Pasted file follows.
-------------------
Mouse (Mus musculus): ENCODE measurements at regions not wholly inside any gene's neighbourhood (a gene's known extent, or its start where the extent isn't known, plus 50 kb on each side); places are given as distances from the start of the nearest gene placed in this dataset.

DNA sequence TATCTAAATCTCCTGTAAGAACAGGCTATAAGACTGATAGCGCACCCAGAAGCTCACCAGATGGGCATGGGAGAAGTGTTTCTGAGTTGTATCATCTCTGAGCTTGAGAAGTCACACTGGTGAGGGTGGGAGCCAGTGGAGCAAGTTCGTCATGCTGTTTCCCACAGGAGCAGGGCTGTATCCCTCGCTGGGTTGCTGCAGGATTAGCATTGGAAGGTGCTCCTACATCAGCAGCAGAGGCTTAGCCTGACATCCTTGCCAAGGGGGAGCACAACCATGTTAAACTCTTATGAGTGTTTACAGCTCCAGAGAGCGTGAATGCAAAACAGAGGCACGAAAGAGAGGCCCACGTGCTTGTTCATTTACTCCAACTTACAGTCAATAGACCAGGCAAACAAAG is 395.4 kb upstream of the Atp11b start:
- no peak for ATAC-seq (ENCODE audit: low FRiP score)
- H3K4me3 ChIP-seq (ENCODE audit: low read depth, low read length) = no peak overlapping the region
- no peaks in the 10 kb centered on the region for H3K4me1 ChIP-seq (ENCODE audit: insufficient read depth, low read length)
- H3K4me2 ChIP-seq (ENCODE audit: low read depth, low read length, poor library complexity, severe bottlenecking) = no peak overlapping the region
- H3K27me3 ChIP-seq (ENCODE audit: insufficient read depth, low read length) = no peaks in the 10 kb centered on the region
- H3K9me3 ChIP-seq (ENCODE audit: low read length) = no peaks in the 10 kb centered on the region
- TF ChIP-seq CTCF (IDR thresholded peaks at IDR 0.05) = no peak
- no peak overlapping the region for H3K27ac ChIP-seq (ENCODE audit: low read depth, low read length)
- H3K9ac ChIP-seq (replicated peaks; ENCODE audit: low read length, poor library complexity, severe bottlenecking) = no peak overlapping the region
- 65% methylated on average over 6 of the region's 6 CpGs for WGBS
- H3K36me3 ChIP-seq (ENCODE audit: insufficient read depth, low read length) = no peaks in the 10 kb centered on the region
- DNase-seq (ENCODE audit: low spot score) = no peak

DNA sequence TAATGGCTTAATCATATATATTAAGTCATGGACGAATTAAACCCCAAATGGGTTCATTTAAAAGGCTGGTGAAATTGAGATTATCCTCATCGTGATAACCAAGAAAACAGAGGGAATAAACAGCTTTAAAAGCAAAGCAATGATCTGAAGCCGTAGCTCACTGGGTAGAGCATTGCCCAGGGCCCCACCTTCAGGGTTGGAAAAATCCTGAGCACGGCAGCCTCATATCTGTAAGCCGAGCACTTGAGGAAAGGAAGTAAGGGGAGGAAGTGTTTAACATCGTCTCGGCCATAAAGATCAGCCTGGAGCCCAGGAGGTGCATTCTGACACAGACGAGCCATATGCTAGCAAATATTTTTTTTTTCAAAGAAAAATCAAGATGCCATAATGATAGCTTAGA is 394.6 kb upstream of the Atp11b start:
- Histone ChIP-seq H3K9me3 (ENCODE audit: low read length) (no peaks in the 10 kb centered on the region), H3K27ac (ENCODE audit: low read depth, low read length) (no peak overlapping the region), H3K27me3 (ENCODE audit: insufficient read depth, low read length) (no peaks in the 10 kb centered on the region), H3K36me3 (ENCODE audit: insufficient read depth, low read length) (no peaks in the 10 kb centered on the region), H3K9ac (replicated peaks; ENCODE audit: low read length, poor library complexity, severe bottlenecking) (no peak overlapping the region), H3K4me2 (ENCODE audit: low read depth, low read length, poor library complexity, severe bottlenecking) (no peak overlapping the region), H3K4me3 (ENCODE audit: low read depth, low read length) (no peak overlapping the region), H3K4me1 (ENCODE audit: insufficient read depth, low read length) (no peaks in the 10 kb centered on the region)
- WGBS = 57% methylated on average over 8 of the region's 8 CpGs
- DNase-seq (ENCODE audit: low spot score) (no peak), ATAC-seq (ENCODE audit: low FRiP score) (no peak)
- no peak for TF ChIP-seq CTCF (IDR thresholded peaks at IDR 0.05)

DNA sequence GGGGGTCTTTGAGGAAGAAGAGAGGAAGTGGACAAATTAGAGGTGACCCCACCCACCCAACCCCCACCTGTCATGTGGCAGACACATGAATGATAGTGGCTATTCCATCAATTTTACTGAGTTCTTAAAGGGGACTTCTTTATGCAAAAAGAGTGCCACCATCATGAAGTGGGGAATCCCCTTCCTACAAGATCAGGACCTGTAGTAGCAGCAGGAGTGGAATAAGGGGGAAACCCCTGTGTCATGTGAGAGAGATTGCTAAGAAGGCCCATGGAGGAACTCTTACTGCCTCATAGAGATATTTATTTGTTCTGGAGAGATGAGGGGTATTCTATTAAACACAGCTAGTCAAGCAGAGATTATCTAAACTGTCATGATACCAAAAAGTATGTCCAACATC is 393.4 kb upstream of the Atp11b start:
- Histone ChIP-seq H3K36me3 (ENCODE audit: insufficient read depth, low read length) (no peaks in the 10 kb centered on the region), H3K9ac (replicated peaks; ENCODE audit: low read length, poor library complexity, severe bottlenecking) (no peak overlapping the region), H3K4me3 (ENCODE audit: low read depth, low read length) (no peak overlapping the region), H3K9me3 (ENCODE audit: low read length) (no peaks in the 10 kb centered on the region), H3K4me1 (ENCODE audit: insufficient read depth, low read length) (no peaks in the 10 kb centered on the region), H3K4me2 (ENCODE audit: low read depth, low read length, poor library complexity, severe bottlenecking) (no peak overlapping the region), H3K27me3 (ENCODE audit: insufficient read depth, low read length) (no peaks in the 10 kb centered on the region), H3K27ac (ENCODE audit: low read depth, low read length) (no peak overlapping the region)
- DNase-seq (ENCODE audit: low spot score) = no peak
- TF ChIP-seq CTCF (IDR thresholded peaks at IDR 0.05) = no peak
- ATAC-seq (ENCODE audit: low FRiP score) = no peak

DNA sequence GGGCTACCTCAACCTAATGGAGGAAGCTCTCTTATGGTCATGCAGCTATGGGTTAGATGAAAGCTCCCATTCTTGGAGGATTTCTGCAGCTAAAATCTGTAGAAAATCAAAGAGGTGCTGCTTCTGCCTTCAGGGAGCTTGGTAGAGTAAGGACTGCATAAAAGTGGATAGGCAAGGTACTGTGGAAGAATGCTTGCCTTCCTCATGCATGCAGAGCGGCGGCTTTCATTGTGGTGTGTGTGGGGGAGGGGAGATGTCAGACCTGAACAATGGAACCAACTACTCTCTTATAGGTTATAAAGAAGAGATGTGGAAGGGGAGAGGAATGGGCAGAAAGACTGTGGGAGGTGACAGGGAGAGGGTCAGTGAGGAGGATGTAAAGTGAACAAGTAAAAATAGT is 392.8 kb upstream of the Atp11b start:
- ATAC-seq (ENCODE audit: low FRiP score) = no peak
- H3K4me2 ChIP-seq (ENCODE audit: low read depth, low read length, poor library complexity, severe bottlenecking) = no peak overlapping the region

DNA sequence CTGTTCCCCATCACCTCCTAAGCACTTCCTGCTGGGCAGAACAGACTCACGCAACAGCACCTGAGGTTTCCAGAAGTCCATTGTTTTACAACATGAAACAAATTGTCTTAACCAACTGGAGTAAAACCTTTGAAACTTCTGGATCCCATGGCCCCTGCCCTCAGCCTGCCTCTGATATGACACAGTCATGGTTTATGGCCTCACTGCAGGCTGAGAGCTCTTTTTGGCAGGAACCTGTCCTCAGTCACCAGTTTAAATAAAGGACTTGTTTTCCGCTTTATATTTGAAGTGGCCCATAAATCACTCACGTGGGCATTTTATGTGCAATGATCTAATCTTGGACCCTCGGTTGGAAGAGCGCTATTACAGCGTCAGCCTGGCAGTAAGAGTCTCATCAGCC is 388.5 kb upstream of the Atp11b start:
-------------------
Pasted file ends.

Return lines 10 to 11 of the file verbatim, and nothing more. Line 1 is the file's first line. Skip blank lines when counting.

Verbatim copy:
- no peak overlapping the region for H3K27ac ChIP-seq (ENCODE audit: low read depth, low read length)
- H3K9ac ChIP-seq (replicated peaks; ENCODE audit: low read length, poor library complexity, severe bottlenecking) = no peak overlapping the region